The veteran team of founders and contributors want to preserve the same
spirit of openness to young writers and cartoonists as existed at Pasquim’s. The
premiere and second issues are already giving a taste of such fresh and promising talent.
Contributions from around the country are apparently pouring in. Contributors are among
the best media professionals money can buy. Among the famous names in the first issue,
besides those of Jaguar and Ziraldo, there are cartoonists Millôr Fernandes, Chico and
Paulo Caruso, Lan, and Miguel Paiva plus writers Carlos Heitor Cony, João Ubaldo Ribeiro,
Ruy Castro, Tutty Vasques, Aldir Blanc, Jô Soares, and Frei Betto.

No publication in Brazil today would be financially able to assemble
such a bevy of heavyweights. And how did Ziraldo pull off this trick? "Simply because
nobody asked how much they were going to make. If this works, we are going to pay well, if
it doesn’t, we will pay badly. But if the magazine is a hit everyone is going to make lots
of money." When prospective contributors ask what they should send in, they are told
to write or draw something they think no other publication would publish, a kind of
reverse censorship.

As a hint of things to come, Jaguar (67, "but with the head of an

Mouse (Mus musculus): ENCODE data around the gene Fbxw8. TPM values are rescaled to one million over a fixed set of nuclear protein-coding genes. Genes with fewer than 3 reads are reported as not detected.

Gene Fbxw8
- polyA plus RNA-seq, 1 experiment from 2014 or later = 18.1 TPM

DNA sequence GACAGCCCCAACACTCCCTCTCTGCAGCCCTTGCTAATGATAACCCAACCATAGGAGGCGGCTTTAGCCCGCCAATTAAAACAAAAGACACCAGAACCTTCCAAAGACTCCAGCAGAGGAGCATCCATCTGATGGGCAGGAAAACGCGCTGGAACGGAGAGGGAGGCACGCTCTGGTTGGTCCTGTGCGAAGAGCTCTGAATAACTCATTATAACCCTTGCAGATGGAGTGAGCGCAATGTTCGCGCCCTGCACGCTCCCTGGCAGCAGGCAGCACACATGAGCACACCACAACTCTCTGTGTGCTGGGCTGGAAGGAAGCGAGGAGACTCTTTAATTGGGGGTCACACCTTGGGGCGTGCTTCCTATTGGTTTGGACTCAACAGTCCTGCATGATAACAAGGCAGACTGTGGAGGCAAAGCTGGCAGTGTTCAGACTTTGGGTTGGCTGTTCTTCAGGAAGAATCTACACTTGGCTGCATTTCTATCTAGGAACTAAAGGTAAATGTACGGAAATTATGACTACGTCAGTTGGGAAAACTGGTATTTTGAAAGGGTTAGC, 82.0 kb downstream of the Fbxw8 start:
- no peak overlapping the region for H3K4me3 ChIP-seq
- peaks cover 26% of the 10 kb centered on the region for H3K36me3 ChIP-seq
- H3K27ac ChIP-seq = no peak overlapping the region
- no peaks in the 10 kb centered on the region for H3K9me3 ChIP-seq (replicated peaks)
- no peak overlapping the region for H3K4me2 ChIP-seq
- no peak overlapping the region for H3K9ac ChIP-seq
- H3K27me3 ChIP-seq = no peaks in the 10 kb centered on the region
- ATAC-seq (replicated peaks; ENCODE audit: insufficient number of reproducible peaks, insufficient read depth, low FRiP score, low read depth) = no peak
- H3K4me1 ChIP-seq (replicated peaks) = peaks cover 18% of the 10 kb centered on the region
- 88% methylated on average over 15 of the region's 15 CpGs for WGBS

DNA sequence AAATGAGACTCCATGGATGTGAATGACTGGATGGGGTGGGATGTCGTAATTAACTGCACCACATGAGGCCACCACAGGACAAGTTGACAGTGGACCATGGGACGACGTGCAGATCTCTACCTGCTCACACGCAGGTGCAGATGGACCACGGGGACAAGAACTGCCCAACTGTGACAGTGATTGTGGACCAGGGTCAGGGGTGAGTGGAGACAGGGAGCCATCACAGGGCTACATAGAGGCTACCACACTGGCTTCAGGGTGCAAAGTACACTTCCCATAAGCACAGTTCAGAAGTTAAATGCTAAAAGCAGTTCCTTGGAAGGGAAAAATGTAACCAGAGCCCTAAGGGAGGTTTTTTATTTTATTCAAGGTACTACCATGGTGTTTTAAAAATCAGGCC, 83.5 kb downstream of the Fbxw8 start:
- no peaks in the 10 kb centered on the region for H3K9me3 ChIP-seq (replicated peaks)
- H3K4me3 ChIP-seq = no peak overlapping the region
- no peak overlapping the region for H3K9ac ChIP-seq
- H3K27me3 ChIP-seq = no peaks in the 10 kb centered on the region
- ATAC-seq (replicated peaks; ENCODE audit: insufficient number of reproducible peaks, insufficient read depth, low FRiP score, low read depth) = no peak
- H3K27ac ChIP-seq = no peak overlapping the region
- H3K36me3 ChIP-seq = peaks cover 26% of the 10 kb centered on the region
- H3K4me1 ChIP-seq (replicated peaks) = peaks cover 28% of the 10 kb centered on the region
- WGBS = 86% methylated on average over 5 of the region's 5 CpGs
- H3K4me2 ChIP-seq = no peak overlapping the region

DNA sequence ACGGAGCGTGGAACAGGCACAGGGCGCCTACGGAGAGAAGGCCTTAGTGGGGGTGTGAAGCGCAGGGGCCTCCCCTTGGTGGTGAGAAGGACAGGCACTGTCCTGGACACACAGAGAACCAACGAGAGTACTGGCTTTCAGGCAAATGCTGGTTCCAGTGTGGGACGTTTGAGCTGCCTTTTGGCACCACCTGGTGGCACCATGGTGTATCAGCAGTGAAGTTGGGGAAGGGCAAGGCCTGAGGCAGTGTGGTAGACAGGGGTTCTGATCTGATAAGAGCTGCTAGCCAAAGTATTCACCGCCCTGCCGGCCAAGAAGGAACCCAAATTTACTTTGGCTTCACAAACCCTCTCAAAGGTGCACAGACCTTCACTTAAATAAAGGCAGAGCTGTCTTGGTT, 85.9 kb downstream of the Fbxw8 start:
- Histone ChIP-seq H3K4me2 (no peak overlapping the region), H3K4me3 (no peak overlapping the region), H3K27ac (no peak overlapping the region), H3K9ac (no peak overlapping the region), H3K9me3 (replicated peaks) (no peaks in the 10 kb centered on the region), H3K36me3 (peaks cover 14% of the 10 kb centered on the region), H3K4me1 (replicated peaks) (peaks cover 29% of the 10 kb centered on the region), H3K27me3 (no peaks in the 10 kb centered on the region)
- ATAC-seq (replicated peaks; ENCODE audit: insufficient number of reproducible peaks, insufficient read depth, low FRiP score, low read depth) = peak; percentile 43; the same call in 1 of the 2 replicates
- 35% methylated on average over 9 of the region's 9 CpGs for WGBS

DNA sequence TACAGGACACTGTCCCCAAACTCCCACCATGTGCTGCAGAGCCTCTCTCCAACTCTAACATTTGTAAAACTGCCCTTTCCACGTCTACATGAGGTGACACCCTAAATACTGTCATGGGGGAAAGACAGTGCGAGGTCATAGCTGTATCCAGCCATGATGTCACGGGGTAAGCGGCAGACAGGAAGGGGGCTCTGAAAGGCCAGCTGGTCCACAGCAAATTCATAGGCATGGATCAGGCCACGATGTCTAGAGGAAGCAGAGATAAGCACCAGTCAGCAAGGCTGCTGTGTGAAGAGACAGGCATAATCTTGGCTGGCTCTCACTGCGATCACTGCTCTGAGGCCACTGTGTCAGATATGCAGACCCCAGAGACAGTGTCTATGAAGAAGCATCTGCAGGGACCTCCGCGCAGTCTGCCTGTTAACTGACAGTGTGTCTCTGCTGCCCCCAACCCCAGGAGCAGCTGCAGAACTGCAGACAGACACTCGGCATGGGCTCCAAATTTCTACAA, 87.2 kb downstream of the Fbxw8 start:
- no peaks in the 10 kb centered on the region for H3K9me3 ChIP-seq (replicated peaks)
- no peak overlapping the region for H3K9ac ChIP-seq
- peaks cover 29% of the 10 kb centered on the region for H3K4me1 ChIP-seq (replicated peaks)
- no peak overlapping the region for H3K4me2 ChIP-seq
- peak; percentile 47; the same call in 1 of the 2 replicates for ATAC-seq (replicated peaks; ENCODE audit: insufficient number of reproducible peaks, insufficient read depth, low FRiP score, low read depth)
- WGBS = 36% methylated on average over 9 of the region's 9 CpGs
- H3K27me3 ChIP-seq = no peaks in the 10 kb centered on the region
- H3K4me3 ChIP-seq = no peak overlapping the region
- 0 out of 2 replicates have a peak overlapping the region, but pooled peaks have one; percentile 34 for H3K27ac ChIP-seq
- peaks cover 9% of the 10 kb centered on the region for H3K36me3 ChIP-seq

18-year-old") interrupted the flow of formal presentations on the launching night
declaring: "Since this is an opposition magazine, let’s start the opposition at home.
Nobody talks anymore. It is absurd to stop a samba jam session of this quality to make
speeches." To a reporter who wanted to know what had changed between the time of O
Pasquim and the one of Bundas, Jaguar answered: "The enemy’s clothes.
Before it was the olive-green of the usurping military. Now the neoliberal gang wears
Hermés ties and Armani suits."

Stop This
Nonsense

Journalist Ivan Lessa, who was a Pasquim contributor and now
lives in London, declined an invitation to be part of the new publication. His response:
"I don’t know why you Brazilians waste your time with this nonsense. Go to the beach,
folks, go play soccer. Go play the guitar under the stars while beautiful morenas; do
the samba, chic-a-chic-a-boom. This stuff of journalism, culture, I don’t know,
folks…"

While the more respectful weeklies (Veja, Isto É, and Época)
reach the newsstands on the weekend, Bundas will be showing up on Tuesdays.
President Fernando Henrique Cardoso, a former contributor to the old Pasquim, and
named "most successful former contributor" should be now one of Bundas’s
main targets. Renowned writer Luís Fernando Veríssimo, a constant Cardoso critic, writes